'The NI protocol was part of the UK-EU Withdrawal Agreement negotiated by Theresa May.  It is documented on pages 302 to 475 of the Draft Withdrawal Agreement of 14th November 2018. It has the same title: "PROTOCOL ON IRELAND/NORTHERN IRELAND" as the NI Protocol in the current Withdrawal Agreement (Jan 2020) agreed by Boris Johnson.  Only Articles 6, 9 and 10 are seriously different in Boris Johnson's NI Protocol from Theresa May's Protocol.  These Articles cover the fact that the UK left the EU Customs Union as part of leaving the EU whereas Theresa May intended to stay in the EU Customs Union.  Theresa May's Protocol includes "Article 18" which allows the UK to take unilateral action and the 2019-20 version of the Protocol also contains this same Article but renumbered as "Article 16".  It is the use of Article 16 that is the basis of the current action by the UK government.'

Husain's introduction says: "But what has happened with the NI Protocol and Boris Johnson's Government and the NI protocol is very different. This is and was their agreement, Boris Johnson walked with Leo Varadcar and negotiated with the  EU..".  As can be seen above, this bears little relation to how the Agreement was actually negotiated.

To account for the current state of the NI Protocol Husain's introduction might also have mentioned Parliamentary events around the development of the NI Protocol.  The description might have continued with: 'In 2018 it was felt by some MPs that NI was being used by Theresa May to keep the UK strongly attached to the EU.  This was why the NI Protocol became so important in Parliament, with many of those wishing to leave the EU regarding Theresa May's NI Protocol with Articles 6, 9 and 10 as a way of derailing the Referendum.'

Instead Husain said: "Theresa May had said no uk prime minister could agree to undermining the UK Common Market and agreeing a customs and regulatory border down the Irish Sea.".  This statement was revisiting the strife of 2018, implicitly siding with Theresa May, rather than giving an accurate account of what happened.  The statement is biased.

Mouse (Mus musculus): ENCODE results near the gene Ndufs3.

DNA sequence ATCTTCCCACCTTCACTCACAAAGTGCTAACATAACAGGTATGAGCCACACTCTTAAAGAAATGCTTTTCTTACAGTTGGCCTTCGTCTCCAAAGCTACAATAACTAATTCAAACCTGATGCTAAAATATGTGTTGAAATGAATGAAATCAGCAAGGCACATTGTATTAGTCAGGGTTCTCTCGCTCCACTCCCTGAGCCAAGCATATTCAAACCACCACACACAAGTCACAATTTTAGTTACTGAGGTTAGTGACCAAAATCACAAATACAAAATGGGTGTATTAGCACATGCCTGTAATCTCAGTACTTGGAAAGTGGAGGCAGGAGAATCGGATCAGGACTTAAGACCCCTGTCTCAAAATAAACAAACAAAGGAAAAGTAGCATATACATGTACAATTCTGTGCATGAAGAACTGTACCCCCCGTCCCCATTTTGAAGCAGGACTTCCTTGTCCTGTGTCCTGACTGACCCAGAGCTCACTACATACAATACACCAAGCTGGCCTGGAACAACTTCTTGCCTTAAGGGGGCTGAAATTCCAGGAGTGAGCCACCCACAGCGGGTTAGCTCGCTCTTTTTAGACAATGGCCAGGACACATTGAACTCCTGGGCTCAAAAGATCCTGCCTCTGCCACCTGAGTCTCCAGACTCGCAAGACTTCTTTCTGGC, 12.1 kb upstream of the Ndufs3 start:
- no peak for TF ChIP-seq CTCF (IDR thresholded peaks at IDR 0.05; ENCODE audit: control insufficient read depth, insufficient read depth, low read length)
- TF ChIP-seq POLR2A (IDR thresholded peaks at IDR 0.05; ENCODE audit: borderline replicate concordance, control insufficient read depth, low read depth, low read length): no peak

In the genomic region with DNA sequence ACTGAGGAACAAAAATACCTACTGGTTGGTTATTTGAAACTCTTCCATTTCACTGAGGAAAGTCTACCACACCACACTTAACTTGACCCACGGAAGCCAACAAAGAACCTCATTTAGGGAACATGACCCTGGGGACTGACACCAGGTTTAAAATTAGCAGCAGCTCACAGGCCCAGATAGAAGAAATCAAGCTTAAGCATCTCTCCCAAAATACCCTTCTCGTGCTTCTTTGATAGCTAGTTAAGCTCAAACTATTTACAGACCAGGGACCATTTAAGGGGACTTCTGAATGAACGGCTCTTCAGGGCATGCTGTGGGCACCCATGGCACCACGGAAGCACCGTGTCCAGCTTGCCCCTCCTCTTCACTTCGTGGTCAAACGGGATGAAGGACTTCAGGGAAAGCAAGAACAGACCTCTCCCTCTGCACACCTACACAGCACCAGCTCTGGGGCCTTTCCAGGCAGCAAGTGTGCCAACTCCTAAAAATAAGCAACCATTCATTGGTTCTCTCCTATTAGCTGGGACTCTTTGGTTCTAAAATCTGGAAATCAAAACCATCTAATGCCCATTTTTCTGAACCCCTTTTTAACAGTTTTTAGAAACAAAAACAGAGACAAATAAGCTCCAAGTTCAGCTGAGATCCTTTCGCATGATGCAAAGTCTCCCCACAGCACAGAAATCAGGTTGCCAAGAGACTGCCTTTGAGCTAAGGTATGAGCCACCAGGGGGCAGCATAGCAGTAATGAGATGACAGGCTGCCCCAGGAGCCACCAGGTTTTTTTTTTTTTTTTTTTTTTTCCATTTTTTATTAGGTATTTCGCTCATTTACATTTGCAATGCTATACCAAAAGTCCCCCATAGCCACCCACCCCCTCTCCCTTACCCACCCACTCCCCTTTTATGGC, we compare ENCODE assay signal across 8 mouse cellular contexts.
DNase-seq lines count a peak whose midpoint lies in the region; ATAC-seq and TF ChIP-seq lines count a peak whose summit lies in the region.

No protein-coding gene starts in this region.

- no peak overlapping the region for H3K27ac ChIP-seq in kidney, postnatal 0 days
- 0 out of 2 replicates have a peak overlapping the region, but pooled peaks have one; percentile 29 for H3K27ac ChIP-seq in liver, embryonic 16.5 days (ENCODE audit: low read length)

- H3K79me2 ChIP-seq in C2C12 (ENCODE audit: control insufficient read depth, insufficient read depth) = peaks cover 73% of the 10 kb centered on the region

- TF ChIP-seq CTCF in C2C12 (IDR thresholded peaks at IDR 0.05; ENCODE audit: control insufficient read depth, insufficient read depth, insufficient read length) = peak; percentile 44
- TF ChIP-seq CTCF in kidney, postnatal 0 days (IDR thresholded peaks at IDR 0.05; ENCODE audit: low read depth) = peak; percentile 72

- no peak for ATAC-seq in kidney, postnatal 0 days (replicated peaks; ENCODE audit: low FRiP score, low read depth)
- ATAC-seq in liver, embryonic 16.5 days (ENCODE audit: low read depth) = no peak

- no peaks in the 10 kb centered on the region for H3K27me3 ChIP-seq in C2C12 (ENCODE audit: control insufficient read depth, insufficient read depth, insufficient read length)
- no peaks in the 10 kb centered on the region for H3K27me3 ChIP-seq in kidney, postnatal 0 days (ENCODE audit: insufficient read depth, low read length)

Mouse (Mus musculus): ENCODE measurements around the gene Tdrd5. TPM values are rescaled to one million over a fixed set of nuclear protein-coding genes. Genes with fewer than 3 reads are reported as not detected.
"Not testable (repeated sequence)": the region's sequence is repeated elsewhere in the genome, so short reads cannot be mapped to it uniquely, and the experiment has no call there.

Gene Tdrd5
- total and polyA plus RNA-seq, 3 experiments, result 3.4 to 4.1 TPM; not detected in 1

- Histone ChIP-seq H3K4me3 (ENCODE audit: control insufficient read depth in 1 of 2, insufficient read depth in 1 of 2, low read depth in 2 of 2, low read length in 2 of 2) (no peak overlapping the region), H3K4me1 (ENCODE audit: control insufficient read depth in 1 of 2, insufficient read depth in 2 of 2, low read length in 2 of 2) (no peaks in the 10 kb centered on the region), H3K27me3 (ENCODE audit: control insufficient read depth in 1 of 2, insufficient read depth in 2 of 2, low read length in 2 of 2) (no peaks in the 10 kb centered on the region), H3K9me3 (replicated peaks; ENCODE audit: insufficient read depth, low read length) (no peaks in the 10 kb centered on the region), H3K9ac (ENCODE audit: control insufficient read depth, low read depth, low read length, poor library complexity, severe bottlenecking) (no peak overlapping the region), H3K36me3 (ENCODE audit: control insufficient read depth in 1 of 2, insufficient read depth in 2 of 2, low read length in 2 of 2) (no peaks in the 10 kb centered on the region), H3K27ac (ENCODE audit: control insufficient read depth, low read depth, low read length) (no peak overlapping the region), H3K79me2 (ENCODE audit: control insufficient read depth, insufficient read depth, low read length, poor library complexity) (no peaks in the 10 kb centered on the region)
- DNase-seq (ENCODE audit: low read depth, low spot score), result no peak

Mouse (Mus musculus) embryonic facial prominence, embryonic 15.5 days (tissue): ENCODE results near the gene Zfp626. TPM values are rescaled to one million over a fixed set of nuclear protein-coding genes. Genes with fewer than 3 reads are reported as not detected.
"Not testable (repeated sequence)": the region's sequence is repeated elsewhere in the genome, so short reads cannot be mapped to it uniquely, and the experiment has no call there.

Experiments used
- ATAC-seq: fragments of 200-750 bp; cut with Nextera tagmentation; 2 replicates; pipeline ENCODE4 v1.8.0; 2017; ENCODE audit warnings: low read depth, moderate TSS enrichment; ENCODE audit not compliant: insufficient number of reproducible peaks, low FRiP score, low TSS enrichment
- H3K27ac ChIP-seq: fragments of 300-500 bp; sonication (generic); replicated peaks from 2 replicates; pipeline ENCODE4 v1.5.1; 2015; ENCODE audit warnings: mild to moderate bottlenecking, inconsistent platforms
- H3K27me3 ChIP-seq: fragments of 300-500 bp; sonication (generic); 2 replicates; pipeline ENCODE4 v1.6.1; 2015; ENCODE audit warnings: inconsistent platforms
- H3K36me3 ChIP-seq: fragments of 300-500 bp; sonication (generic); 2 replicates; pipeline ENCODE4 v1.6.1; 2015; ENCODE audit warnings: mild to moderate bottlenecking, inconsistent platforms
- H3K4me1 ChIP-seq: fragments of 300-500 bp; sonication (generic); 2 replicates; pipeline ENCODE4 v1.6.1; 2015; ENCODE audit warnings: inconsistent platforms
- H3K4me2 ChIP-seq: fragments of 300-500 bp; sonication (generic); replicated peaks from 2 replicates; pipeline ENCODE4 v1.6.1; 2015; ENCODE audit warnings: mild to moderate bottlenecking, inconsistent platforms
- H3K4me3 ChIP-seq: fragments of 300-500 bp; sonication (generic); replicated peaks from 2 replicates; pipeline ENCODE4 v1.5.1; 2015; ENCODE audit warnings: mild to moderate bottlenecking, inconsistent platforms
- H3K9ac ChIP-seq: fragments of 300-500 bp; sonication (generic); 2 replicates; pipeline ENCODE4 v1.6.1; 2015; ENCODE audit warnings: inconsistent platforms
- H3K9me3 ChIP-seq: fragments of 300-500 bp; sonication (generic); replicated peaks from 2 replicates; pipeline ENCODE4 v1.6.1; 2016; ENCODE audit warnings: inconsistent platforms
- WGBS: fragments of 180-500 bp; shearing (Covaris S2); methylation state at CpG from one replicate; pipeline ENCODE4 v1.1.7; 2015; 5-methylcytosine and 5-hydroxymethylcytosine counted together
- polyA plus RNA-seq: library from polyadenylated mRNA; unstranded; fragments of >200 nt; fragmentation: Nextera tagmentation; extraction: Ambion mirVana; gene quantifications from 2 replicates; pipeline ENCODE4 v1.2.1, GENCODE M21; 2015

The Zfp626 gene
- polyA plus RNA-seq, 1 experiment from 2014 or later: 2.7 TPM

Husain's summary gives no indication of the nature of the current difficulties such as the DUP refusing to allow the NI Assembly (Stormont) to function and the social unrest that is occurring as a result.  It also failed to mention that some sectors of NI Business were adversely affected and others less affected.  The absence of a simple clause or sentence describing the nature of the problem is bias because it makes it appear as if the government is wantonly causing trouble with the EU.

A fair summary of the current difficulties surrounding the NI Protocol would have brought the description up to date with the fact that in the Government's legal basis for action on the Northern Ireland Protocol the government was invoking Article 18 of Theresa May's Withdrawal Agreement (Article 16 of Boris Johnson's Agreement).  The Legal Basis for action says that the current operation of the Protocol is causing societal tensions that violate the Belfast Agreement (AKA The Good Friday Agreement) and that the Government will act under Article 16 of the Northern Ireland Protocol. The objective of the government action is that the Protocol will be amended using the tools within the Protocol itself to achieve this end  (Article 16, Article 13(8) and Article 164(5)(d)).